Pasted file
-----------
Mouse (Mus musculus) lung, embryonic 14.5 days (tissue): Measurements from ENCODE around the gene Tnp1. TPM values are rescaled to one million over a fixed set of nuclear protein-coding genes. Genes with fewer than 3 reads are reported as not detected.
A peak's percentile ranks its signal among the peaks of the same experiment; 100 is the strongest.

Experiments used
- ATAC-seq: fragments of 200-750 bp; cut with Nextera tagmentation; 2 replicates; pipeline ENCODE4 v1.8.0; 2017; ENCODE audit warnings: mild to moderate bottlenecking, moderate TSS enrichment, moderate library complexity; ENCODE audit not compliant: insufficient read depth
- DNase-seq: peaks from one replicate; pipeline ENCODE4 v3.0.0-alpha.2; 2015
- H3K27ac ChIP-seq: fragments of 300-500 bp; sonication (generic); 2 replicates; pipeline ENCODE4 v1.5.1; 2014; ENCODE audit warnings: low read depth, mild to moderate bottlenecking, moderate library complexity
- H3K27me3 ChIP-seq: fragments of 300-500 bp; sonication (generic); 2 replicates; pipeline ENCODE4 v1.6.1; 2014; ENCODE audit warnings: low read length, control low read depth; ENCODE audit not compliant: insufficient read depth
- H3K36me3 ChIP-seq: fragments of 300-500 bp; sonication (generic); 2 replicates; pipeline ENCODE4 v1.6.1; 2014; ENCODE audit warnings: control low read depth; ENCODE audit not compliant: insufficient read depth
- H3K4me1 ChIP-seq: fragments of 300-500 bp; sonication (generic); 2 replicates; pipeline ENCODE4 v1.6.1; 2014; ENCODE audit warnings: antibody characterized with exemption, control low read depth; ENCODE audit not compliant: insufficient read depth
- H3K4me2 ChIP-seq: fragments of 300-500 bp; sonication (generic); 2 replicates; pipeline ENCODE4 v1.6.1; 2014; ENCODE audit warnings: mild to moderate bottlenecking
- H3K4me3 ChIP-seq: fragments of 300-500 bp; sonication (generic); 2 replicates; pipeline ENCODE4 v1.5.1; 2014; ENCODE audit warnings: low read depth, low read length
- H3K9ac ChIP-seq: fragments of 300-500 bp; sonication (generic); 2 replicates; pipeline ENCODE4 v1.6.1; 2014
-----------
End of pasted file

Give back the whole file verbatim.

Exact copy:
Mouse (Mus musculus) lung, embryonic 14.5 days (tissue): Measurements from ENCODE around the gene Tnp1. TPM values are rescaled to one million over a fixed set of nuclear protein-coding genes. Genes with fewer than 3 reads are reported as not detected.
A peak's percentile ranks its signal among the peaks of the same experiment; 100 is the strongest.

Experiments used
- ATAC-seq: fragments of 200-750 bp; cut with Nextera tagmentation; 2 replicates; pipeline ENCODE4 v1.8.0; 2017; ENCODE audit warnings: mild to moderate bottlenecking, moderate TSS enrichment, moderate library complexity; ENCODE audit not compliant: insufficient read depth
- DNase-seq: peaks from one replicate; pipeline ENCODE4 v3.0.0-alpha.2; 2015
- H3K27ac ChIP-seq: fragments of 300-500 bp; sonication (generic); 2 replicates; pipeline ENCODE4 v1.5.1; 2014; ENCODE audit warnings: low read depth, mild to moderate bottlenecking, moderate library complexity
- H3K27me3 ChIP-seq: fragments of 300-500 bp; sonication (generic); 2 replicates; pipeline ENCODE4 v1.6.1; 2014; ENCODE audit warnings: low read length, control low read depth; ENCODE audit not compliant: insufficient read depth
- H3K36me3 ChIP-seq: fragments of 300-500 bp; sonication (generic); 2 replicates; pipeline ENCODE4 v1.6.1; 2014; ENCODE audit warnings: control low read depth; ENCODE audit not compliant: insufficient read depth
- H3K4me1 ChIP-seq: fragments of 300-500 bp; sonication (generic); 2 replicates; pipeline ENCODE4 v1.6.1; 2014; ENCODE audit warnings: antibody characterized with exemption, control low read depth; ENCODE audit not compliant: insufficient read depth
- H3K4me2 ChIP-seq: fragments of 300-500 bp; sonication (generic); 2 replicates; pipeline ENCODE4 v1.6.1; 2014; ENCODE audit warnings: mild to moderate bottlenecking
- H3K4me3 ChIP-seq: fragments of 300-500 bp; sonication (generic); 2 replicates; pipeline ENCODE4 v1.5.1; 2014; ENCODE audit warnings: low read depth, low read length
- H3K9ac ChIP-seq: fragments of 300-500 bp; sonication (generic); 2 replicates; pipeline ENCODE4 v1.6.1; 2014